CJN Article On SAG Skype Event - Israeli Election Too Close To Call, Hebrew U Prof Says

The Speakers Action Group and CFHU partnered with Beth Tikvah Synagogue to present Prof. Reuven Hazan in a special Skype event held at the Beth Tikvah Synagogue on Sunday, February 22 - "Making Sense Of The Elections In Israel".

CJN header - Israeli Election

Reuven HazanTORONTO — WIth only a few weeks left until Israelis head to the polls, security remains the dominant electoral issue, though they remain divided on how to best tackle the problem, says a renowned political science professor in Jerusalem.

Prof. Reuven Hazan, head of the political science department at Hebrew University and a respected adviser to the Israeli government, said the March 17 election is neck and neck between “the hawks and the doves.” Both sides see security as key, he said, but have different approaches to making Israelis feel safe.

Prime Minister Benjamin Netanyahu’s hawkish Likud party has released buzzed-about campaign videos that suggest voters who do not side with Likud could play into the hands of Israel’s enemies.

“[Likud] says in the bluntest terms that the Arab world doesn’t want the State of Israel to exist,” Hazan said in a Skype address to a gathering of around 50 people Feb. 21 at Beth Tikvah Synagogue.

“[The party says] we need to send out a message to the countries surrounding us… If they attack us again, they will lose more land, like they did in 1967.”

On the other side of Israel’s political spectrum is the Labor-Hatnua alliance, led by Isaac Herzog and Tzipi Livni, who are campaigning on their willingness to tackle economic reform, as well as deliver peace talks with the Palestinians.

“The doves are those parties who say that Israel cannot live by the sword forever,” Hazan said.

Unlike Canada’s electoral process, the proportion of the votes each party receives in Israeli elections determines the number of seats it gets in the Knesset.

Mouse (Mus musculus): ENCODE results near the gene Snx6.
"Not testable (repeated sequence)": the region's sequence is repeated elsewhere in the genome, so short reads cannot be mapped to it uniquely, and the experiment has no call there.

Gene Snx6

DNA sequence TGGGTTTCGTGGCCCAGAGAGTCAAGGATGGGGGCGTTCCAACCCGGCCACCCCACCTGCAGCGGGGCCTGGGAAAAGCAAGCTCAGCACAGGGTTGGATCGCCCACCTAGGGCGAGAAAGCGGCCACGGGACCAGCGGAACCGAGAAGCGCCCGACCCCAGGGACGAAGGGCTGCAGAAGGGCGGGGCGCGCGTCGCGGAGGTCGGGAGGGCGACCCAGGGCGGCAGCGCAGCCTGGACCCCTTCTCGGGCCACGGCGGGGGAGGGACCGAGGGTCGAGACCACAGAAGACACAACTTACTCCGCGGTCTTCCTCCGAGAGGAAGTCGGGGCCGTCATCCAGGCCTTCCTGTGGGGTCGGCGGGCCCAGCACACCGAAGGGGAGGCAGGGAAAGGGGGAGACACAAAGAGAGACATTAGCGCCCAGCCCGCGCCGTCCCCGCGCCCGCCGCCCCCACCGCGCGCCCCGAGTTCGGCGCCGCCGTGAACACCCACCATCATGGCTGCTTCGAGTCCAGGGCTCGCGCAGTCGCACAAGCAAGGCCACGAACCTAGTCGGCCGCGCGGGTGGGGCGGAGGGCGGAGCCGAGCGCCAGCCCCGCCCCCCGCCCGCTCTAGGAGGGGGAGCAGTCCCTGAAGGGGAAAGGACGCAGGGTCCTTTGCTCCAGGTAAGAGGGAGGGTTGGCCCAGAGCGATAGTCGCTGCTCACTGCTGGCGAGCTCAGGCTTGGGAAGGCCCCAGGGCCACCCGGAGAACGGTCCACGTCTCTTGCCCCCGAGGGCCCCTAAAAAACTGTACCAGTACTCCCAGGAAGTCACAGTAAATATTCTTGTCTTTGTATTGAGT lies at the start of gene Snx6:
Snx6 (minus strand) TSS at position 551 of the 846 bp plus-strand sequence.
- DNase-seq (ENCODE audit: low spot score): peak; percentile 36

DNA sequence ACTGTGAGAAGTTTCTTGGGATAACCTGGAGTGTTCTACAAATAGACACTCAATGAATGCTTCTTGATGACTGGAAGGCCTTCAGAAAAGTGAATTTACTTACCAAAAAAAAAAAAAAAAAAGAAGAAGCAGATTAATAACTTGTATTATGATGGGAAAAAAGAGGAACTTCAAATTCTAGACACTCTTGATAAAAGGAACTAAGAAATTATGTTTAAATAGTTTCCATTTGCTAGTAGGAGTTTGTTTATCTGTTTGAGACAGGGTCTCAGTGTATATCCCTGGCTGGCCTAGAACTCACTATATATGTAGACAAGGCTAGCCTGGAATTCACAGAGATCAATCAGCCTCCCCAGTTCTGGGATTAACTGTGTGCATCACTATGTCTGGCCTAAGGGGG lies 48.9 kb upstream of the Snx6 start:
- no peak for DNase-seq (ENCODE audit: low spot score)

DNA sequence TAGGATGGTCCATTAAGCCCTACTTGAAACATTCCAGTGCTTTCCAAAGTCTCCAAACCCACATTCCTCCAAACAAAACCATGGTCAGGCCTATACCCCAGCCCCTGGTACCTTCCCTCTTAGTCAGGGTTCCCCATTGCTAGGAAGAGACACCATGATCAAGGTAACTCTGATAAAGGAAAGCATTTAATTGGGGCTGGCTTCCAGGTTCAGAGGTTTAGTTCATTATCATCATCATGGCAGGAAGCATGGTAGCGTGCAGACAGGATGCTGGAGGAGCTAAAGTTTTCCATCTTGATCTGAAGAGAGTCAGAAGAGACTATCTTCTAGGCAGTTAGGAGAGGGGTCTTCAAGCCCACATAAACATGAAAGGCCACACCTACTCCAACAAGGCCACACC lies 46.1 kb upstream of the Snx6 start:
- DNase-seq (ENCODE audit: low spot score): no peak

With Likud and Labor-Hatnua polling at about 20 per cent each, it will be up to their leaders to negotiate with other parties to form a coalition. The goal is to get at least 61 of the Knesset’s 120 seats.

Hazan said he expects a larger turnout for Israel’s Arab population, which comprises 20 per cent of the country’s population.

“They are a sect within Israel society that usually doesn’t poll well,” Hazan noted. Israeli Arab parties currently have 11 MKs, less than 10 per cent of the total seats.

In this election, Israeli Arab parties are running as a unified bloc, which should ensure they become better represented, and more support for this minority could benefit the more left-wing Labor-Hatnua, he said.

Another rising group to keep an eye on is a new party, Kulanu, led by former Likud minister Moshe Kahlon. Even with security demands, the centre-right party also wants to focus on the economy.

Although security is the defining issue of this election, it’s not the only thing Israelis are worried about, Hazan said. Israel’s economy remains very important for the middle class.

“Housing prices have skyrocketed [in Israel] and the cost of living has increased dramatically,” Hazan said. “Kahlon [wants to] focus on a domestic economic agenda, on alleviating the burden of the middle class.”

As these economy-focused parties rise in popularity, others are losing some of their influence, Hazan said.

These include Yair Lapid’s centrist Yesh Atid Party, which won second place in the 2013 Israeli election. Meanwhile, Shas, an ultra-Orthodox party, is also projected to get fewer seats this time.

Netanyahu’s hardline stance still attracts a lot of support, although since the end of the conflict with Hamas in Gaza last summer, his approval rating has fallen, Hazan noted.

The political divide in Israel has only deepened since Netanyahu decided to address the U.S. Congress on March 3 to discuss Iran’s nuclear program. Hazan said Netanyahu’s address to the U.S. Congress could turn Israel into a partisan issue in the United States.

“I do not think [Netanyahu’s address] is good for the long-term relations between Israel and the United States,” Hazan said. “Netanyahu is, in my mind, overly playing the role of Israeli politics in American politics.”